When you are determining which size pool heater to buy, the first step is calculating your pools surface area. A lot of pool owners assume that you use your pools gallon size to determine your heater size. In fact, there are some websites that DO use the number of gallons. If you have a pool with a large surface area, the heat has more space to escape and subsequently, more water to heat. As a result, the heater needs to be large enough to compensate for surface area and the pool size.
To calculate the surface area of your pool, multiply the length times the width.
For example: If your pool is 15 x 30, then your surface area is 450 square feet.
Related:Pool volume calculator.
What Is The Difference Between The Digital And Analogue Models
Analogue units use a simple knob to set the required temperature whereas digital models have a digital panel where you set the required temperature.
Once the required temperature is set on either types, the heat pump will then automatically maintain the pool at the required temperature.
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What Is A Heat Pump Pool Heater
Heat pump pool heaters work almost like a reverse air-conditioner. Instead of exchanging warm air for cold air, they put all of that heat generated in the process into the poolâs water.Unlike an air conditioner, pool heaters do not need to work so hard for instant results. They implore a slow and steady technique that draws less power and costs you less money. For this reason, heat pumps have the highest coefficient of performance or COP rating of all types of pool heaters. Want proof? Every hotel that has a heated pool uses a heat pump to save on their pool heating efforts.âA study done by the U.S. Department of Energy on pool heaters ultimately recommends using heat pumps as they perform the best and draw less power. After the study was published, the number of heat pump pool heaters sold in Florida alone grew by a staggering 480% year over year. Hotel chains rushed in to save thousands per year on pool heating.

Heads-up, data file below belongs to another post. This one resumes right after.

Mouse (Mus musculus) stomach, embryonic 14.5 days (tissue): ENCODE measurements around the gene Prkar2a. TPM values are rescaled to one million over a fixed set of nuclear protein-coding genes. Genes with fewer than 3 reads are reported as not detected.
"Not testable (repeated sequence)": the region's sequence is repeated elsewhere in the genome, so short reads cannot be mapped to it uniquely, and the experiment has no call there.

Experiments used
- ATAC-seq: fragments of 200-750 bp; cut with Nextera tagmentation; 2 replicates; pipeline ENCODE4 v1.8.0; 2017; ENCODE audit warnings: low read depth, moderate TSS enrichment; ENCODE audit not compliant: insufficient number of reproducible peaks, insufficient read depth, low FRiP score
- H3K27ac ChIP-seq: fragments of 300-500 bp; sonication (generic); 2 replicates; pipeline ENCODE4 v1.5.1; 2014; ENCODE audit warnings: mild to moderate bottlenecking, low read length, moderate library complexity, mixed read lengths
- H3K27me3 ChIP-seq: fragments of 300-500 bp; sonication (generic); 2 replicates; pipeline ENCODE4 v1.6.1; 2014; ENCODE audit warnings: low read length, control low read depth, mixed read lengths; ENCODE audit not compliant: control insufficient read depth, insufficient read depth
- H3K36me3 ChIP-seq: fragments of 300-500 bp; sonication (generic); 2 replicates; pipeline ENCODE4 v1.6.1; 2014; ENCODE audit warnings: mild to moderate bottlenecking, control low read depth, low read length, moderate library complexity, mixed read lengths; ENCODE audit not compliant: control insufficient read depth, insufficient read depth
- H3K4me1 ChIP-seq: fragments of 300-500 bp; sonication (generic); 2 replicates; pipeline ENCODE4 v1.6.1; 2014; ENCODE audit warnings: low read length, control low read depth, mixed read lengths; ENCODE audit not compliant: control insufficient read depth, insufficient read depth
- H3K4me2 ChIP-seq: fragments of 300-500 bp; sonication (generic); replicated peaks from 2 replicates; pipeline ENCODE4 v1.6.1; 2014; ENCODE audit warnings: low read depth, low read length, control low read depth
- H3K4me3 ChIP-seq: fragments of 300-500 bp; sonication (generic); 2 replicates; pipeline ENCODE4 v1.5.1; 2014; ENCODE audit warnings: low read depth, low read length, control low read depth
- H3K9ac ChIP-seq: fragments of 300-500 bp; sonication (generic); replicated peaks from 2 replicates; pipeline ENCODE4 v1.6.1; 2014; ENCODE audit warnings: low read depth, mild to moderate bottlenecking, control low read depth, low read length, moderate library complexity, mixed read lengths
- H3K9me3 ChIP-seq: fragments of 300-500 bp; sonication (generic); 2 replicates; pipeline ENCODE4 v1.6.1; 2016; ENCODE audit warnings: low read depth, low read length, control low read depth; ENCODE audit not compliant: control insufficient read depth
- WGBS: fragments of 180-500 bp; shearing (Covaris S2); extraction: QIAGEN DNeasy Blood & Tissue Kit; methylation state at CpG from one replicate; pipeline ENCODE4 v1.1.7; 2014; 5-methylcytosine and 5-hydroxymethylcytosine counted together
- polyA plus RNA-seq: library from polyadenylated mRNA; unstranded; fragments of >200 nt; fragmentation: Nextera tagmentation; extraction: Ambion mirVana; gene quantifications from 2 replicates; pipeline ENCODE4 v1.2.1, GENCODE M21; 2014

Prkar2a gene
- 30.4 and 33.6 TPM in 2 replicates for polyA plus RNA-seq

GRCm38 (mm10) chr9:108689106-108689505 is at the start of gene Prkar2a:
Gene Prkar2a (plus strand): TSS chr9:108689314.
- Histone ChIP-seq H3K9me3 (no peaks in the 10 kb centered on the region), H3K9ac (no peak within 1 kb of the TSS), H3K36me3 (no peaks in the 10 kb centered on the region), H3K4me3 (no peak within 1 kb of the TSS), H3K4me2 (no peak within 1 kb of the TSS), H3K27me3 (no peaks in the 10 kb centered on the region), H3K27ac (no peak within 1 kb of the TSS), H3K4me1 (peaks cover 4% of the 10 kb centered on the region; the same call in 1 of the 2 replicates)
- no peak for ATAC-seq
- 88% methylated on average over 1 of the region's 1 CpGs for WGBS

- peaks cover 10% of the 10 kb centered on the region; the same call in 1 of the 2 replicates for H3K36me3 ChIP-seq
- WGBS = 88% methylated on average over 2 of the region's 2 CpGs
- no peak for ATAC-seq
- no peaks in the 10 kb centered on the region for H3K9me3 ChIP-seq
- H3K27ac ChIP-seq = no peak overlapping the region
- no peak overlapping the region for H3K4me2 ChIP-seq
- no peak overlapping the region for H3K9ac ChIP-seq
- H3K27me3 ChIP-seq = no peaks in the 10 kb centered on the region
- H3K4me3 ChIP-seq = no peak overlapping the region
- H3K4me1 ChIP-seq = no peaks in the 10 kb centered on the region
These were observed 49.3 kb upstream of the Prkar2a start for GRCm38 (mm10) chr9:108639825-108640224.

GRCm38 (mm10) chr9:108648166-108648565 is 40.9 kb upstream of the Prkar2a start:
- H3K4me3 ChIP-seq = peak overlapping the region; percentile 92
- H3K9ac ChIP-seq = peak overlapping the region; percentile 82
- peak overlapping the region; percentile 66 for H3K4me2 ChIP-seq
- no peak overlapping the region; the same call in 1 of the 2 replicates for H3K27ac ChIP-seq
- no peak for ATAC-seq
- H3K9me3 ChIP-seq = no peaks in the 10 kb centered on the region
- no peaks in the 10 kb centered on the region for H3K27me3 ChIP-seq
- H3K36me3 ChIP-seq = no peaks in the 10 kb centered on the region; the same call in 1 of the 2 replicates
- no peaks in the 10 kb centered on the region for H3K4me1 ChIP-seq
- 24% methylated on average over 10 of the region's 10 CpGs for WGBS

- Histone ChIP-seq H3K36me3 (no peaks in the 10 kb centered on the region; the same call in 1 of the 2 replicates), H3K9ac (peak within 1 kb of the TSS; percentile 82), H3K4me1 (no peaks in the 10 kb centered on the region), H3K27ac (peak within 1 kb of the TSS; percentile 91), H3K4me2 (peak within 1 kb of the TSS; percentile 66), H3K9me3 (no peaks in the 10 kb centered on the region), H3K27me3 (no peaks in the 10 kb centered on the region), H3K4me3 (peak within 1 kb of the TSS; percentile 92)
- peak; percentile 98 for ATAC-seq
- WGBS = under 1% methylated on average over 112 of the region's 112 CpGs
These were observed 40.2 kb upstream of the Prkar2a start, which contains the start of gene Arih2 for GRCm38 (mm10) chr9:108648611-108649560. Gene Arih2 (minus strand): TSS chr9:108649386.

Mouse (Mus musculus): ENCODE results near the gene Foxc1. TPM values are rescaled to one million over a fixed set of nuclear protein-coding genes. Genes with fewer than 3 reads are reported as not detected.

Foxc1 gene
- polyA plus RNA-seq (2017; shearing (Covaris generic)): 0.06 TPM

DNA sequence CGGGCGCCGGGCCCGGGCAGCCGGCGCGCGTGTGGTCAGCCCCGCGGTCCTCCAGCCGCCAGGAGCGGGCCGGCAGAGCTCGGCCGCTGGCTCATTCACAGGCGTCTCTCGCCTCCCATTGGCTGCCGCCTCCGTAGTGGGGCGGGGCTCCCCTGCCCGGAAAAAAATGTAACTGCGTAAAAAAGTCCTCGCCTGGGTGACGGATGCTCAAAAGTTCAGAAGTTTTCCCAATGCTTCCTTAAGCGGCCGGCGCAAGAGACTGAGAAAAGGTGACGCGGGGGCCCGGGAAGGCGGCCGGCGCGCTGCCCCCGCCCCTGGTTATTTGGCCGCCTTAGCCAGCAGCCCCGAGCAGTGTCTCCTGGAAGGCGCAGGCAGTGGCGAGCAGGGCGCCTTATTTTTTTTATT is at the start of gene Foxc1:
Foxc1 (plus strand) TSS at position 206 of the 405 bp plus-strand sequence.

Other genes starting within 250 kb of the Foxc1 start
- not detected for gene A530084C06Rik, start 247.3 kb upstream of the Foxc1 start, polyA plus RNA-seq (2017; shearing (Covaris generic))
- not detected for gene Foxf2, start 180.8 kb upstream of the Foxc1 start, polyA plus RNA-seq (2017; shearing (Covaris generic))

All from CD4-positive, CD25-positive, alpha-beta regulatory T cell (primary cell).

Other Pool Heating Considerations
With a heat pump pool heater, maintaining your water temps will reduce the amount of electricity that you will use. Here are some recommendations:
- How often do you use the pool?â – You should aim to only leave your pool uncovered a maximum of 2 hours per day. If you are using your pool for more than 2 hours consider that you will be losing heat and will need to keep your pool heater on a bit longer.
- What months do you use your pool?â – Heat pumps work best in warmer temperatures, so lucky for us here in Spain a heat pump will work perfect all year round. Keep in mind that if you are using your pool in January or February, you will need to run the pool heater for about a week or 10 days to bring that water temp up to a swimmable level.
- How much are you willing to pay?â – Heat pumps are a much cheaper option than a gas pool heater. Weâve found that they are half the price at least. But heat pumps do cost a bit more up front. The savings in the long run make gas pool heaters a very expensive option when compared to a heat pump.